The Google Translate service has made life much easier for online fraudsters with international ambitions. If earlier their target audience was limited to their compatriots, now they can send messages to users all over the world. We routinely receive such notifications in English, German, Spanish, Portuguese, Ukrainian, Polish, Norwegian and a number of other languages, not to mention Russian.
Below are examples of the joint creative efforts of the fraudsters and translating machines. The sample texts are in English, German and Spanish.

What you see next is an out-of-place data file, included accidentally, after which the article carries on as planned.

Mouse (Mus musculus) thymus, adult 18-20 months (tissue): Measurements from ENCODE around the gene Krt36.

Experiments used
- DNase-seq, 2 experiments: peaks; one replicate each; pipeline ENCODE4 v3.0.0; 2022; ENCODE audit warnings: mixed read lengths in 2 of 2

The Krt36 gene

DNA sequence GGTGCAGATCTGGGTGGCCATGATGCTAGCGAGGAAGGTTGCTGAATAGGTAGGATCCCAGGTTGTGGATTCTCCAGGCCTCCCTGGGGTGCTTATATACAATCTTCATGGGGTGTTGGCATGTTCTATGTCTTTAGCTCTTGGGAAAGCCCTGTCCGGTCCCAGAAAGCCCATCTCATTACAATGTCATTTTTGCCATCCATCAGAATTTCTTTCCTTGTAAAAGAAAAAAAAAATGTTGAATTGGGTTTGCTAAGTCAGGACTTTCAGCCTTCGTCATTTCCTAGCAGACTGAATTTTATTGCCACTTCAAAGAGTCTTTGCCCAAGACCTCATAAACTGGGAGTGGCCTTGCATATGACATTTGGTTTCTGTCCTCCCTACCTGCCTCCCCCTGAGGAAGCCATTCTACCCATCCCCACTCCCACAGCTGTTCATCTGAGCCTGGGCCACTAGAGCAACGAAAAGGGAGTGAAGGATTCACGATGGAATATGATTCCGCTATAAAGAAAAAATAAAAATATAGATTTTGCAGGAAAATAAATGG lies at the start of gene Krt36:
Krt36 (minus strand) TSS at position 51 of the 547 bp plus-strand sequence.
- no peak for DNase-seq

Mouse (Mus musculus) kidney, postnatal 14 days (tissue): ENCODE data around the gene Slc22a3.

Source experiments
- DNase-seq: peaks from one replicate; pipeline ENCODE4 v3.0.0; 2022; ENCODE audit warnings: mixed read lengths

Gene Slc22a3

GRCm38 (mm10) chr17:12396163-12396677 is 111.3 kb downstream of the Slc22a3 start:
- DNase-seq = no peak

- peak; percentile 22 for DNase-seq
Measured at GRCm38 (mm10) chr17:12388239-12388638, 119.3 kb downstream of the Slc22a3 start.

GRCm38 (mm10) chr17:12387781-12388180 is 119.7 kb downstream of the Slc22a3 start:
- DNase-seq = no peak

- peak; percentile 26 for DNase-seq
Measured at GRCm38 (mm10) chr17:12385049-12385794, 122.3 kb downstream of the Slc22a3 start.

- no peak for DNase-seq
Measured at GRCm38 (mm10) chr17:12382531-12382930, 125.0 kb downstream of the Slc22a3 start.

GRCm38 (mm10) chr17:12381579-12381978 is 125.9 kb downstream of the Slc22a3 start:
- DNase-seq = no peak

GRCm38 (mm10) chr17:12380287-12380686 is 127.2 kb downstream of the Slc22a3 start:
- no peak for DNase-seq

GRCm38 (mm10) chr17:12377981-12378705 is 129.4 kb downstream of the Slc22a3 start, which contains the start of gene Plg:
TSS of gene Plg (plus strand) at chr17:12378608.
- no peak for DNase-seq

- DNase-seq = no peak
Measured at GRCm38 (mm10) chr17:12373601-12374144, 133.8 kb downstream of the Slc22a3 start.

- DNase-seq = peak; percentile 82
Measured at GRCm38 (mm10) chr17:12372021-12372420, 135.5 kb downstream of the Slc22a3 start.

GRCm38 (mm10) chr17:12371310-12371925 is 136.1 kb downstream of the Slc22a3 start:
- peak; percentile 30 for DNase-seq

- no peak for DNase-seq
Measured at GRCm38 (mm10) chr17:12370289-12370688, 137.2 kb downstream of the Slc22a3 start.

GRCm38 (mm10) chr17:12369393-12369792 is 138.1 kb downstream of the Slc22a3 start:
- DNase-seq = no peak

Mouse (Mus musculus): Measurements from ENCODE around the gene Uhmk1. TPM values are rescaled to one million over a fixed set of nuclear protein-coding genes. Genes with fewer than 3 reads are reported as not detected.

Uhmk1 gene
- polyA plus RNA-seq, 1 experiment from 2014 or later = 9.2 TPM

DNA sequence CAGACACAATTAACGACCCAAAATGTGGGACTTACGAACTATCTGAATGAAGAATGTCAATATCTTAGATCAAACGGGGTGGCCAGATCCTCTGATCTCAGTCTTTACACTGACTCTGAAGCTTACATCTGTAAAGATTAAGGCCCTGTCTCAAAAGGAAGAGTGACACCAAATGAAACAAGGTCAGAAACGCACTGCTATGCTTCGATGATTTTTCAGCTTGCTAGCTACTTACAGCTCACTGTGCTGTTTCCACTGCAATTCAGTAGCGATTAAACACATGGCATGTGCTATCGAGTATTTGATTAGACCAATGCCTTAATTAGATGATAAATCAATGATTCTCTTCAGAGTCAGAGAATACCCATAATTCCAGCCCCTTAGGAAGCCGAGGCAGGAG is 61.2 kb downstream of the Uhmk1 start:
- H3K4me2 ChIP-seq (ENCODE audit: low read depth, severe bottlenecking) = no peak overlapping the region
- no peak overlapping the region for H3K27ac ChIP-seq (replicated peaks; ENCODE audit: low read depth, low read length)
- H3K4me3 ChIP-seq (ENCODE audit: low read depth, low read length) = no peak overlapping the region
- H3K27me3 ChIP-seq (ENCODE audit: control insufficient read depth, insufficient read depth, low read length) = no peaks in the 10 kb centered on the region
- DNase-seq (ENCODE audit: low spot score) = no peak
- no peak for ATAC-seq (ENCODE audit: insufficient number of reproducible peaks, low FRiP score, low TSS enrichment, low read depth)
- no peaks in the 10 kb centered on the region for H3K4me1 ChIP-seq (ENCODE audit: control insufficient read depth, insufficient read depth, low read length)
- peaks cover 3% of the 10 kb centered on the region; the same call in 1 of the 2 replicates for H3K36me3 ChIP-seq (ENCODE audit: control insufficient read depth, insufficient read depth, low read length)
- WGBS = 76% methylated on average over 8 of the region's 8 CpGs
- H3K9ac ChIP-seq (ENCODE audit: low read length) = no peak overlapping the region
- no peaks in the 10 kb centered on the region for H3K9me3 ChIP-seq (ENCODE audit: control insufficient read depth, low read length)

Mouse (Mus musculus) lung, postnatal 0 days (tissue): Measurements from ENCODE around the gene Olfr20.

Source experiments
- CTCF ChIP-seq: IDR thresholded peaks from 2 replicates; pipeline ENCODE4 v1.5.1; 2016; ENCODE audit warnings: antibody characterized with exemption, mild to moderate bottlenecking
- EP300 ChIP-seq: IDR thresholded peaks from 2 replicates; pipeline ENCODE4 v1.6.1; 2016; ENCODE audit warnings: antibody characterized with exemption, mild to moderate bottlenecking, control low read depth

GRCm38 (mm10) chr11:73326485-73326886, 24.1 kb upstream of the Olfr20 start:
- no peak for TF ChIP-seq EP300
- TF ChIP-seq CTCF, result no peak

We can’t really imagine that any of our readers would be suckered by such linguistic creations, but still, we urge all users to be cautious. Real lottery organizers would not mutilate a language like that in the above examples.
We could go on forever with examples of fake lottery win messages. According to Kaspersky Lab’s statistics, messages like this can make up as much as three percent of all spam in any given month – that’s thousands of messages. To avoid falling victim to online fraud, you need to follow some simple rules:
2012 Jan 29, 06:10
ya everytime my spam will be fully filled with these types of fraud mails and i also think the same and i used to discuss withmy friends as a joke.